Japan began voting Sunday in a general election seen as crucial to providing Fumio Kishida, the country’s new leader, the public mandate he needs to avoid a return to the previous era of precarious and rotating premierships.
The ruling Liberal Democratic Party faces its biggest electoral challenge in nearly a decade as it confronts an aging constituency tired of the COVID-19 pandemic and an economy in a near-permanent state of stagnation and falling prices.
Kishida dissolved Japan’s powerful lower house of parliament within 10 days of being appointed prime minister this month. After winning the LDP leadership race by promising stability and appealing to powerful factions in the party, his first task is to gain popular support to focus on his economic and foreign policy initiatives.
Analysts and opinion polls conducted by Japanese media predict that the LDP will lose dozens of seats but narrowly maintain a majority control of 465 seats in the House of Representatives. However, the outcome is highly uncertain as the competition looms even for heavyweight liberal leaders such as new General Secretary Akira Amari.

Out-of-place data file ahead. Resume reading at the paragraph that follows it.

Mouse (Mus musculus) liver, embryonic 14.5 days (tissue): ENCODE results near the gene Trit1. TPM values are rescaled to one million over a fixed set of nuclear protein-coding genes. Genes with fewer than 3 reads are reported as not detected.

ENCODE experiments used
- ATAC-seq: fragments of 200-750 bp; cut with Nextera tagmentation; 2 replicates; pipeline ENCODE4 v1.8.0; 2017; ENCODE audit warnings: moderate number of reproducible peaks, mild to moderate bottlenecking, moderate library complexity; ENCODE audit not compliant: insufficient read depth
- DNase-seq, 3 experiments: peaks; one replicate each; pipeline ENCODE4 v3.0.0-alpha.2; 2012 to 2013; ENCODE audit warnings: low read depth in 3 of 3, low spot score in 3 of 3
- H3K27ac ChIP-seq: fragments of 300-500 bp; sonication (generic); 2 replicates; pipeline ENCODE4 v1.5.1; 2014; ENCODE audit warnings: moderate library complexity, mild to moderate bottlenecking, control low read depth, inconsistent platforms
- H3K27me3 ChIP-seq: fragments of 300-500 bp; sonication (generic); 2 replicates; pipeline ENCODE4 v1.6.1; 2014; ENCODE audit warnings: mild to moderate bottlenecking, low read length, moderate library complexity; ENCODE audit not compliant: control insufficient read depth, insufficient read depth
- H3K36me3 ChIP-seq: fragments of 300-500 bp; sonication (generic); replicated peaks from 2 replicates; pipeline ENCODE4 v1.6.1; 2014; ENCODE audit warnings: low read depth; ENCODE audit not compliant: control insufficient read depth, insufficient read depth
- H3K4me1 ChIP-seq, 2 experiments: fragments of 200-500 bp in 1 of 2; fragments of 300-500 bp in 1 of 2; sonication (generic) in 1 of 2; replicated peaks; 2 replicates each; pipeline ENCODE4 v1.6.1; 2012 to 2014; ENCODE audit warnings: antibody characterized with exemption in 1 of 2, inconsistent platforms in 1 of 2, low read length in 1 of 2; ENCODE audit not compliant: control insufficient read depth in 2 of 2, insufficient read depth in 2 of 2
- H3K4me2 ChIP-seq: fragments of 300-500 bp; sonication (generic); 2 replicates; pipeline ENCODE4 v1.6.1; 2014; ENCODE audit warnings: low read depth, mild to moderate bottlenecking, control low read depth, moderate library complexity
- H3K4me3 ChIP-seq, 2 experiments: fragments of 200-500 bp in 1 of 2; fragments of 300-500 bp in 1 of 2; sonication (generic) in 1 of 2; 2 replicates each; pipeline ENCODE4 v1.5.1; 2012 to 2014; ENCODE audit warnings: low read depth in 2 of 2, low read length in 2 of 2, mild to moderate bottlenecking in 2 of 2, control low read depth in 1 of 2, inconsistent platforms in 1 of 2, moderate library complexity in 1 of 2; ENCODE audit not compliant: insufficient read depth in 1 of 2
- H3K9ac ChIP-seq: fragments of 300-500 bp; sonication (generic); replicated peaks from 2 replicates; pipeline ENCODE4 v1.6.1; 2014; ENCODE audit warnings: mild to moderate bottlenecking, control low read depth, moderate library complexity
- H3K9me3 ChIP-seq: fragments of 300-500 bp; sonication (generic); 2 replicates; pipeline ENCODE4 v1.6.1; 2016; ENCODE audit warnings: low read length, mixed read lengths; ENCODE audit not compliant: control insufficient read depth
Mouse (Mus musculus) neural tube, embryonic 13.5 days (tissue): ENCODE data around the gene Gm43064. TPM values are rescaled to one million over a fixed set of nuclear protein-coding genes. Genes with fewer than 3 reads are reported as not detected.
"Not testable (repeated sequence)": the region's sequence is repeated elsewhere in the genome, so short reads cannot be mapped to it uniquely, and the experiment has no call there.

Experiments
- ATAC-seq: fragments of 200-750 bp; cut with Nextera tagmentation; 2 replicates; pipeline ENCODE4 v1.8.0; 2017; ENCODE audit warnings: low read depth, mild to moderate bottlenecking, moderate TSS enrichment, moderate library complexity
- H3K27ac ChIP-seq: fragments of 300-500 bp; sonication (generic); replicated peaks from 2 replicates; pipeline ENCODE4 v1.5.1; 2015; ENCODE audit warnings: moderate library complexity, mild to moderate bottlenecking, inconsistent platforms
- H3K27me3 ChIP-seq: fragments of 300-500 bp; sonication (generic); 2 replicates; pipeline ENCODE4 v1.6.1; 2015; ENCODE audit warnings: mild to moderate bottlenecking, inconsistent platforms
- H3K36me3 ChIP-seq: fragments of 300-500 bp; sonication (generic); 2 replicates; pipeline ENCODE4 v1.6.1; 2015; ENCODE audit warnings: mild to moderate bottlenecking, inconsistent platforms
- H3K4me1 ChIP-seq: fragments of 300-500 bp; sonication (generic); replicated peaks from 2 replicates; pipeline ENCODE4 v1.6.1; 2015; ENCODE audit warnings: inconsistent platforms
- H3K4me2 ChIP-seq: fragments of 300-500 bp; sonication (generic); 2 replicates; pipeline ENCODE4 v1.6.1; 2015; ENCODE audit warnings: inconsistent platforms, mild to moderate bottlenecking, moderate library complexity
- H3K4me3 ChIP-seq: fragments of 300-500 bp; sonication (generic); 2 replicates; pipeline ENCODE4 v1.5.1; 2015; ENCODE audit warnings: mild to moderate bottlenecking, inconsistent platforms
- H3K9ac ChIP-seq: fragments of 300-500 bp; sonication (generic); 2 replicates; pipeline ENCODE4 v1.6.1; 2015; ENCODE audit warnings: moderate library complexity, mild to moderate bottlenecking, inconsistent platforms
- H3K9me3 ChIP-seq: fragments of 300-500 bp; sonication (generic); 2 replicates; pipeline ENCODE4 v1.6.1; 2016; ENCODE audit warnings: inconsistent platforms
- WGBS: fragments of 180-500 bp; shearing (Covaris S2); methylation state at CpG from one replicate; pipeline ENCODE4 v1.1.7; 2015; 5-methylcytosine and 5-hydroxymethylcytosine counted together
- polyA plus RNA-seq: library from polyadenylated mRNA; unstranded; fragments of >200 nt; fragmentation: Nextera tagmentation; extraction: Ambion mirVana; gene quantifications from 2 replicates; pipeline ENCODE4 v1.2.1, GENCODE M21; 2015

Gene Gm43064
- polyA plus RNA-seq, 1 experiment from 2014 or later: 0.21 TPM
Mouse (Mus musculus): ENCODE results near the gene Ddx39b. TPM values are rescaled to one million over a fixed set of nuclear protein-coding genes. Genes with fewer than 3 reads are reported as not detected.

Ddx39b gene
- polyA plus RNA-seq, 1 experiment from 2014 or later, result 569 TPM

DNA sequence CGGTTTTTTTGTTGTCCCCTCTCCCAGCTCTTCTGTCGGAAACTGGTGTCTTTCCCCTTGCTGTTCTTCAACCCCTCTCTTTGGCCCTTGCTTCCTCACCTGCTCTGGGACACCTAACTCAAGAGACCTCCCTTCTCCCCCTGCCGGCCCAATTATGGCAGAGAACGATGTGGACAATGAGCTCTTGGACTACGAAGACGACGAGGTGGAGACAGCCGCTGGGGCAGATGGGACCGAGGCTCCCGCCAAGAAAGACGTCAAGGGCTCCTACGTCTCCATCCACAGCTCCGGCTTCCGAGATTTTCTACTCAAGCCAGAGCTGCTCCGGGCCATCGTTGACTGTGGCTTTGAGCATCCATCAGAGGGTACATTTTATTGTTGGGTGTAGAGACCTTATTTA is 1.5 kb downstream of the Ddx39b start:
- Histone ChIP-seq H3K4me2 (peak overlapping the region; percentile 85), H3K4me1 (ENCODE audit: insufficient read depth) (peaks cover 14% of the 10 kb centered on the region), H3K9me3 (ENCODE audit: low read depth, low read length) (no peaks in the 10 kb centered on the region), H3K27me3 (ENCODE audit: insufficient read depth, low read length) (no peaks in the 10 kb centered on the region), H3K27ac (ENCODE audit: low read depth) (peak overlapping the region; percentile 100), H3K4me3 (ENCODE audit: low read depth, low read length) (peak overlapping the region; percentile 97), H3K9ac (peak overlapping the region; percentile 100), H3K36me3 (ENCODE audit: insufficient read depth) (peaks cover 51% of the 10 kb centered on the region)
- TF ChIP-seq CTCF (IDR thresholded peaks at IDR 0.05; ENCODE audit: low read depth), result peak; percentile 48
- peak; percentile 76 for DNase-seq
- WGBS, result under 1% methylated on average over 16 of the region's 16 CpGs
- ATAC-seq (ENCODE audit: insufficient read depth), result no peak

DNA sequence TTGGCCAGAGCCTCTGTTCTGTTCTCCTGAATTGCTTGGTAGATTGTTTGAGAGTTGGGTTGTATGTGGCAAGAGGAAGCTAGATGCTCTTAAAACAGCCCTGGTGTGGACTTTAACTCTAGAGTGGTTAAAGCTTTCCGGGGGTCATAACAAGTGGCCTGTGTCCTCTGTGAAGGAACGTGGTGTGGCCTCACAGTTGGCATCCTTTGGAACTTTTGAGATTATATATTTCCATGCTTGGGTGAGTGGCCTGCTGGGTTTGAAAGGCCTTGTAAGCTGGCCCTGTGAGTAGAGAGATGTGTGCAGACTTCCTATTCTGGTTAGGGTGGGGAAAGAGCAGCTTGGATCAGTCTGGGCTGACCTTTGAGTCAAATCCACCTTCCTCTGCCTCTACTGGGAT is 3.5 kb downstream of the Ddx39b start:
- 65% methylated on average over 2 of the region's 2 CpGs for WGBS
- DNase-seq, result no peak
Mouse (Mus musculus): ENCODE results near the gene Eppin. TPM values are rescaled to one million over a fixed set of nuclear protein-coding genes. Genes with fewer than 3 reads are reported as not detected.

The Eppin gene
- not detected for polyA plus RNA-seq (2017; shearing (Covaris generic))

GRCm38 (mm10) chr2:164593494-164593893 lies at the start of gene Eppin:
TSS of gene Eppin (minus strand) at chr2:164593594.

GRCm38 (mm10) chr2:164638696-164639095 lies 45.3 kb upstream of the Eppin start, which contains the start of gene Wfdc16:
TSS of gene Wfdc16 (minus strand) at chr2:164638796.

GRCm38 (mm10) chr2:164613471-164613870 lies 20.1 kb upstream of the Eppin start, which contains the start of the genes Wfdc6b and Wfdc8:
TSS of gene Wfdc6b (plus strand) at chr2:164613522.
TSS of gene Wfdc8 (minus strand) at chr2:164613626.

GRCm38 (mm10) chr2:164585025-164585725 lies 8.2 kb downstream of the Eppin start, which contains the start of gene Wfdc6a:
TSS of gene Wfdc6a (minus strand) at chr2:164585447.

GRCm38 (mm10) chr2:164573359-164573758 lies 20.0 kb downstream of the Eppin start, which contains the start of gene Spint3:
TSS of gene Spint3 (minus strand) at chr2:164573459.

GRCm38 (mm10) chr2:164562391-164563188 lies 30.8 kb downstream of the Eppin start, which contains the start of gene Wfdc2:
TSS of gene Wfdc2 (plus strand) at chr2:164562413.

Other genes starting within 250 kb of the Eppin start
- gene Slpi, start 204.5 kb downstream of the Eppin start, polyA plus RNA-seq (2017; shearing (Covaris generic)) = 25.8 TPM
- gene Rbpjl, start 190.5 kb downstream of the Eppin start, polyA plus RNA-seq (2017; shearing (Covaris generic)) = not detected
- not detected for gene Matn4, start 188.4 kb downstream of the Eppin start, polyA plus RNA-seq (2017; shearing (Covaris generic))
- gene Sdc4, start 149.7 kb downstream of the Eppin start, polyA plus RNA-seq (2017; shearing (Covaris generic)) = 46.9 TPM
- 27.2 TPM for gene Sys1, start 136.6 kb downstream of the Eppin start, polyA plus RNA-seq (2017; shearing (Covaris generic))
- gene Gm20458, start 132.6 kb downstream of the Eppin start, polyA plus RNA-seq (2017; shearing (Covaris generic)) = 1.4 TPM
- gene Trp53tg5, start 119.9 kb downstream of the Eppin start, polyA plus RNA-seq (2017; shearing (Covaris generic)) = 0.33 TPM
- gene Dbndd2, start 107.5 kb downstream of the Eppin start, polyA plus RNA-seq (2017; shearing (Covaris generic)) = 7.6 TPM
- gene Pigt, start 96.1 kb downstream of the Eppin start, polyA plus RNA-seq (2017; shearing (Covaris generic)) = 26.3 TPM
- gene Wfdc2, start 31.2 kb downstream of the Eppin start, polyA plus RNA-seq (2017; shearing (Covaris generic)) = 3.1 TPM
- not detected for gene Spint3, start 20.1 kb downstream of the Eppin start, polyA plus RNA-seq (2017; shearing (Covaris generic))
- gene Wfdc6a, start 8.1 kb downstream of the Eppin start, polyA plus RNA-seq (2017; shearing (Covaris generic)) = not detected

The LDP, along with its coalition partner Komeito, has not faced strong headwinds in the polls since former Prime Minister Shinzo Abe led the party to a stunning victory in 2012, raising hopes of Japan’s economic recovery and an end to prime ministers’ revolving door.
However, in this election, the long-dispersed Japanese opposition camp is showing an even greater sense of unity.
The five opposition parties fielded one candidate in 213 of the 289 priority districts. As a result, only 1,051 candidates – the lowest number ever – are vying for the 465 Baldet House of Representatives seats, including proportional representation votes.
“We are facing very tight battles across the country,” Kishida admitted in his final campaign speech in Tokyo on Saturday. “It is an election to choose the future of Japan.”
Business leaders and analysts say winning the election is critical for Kishida to address urgent issues, such as the environment and defense. Once the elections are over, he is expected to make his world stage debut at the COP26 climate summit in Scotland and explain how Japan will reach its carbon emissions targets by 2030 and 2050.
The new prime minister also emphasized strengthening Japan’s economic security and defense measures in view of a more assertive China. Once the general election is over, he must win the Senate election next year to solidify his position.
Kishida has promised to inherit the strong fiscal and monetary stimulus of former Prime Minister Shinzo Abe. But he has not yet made clear how he will break with his predecessors to create a “new form of capitalism” and fund his economic measures to achieve wage increases for all.
“His economic plan is not concrete because what matters now are the elections,” said one of the CEOs of a large Japanese company. “He cannot create a new economic theory unless he has made a review of what is good or bad in Abenomics, but he cannot do so until the elections are over.”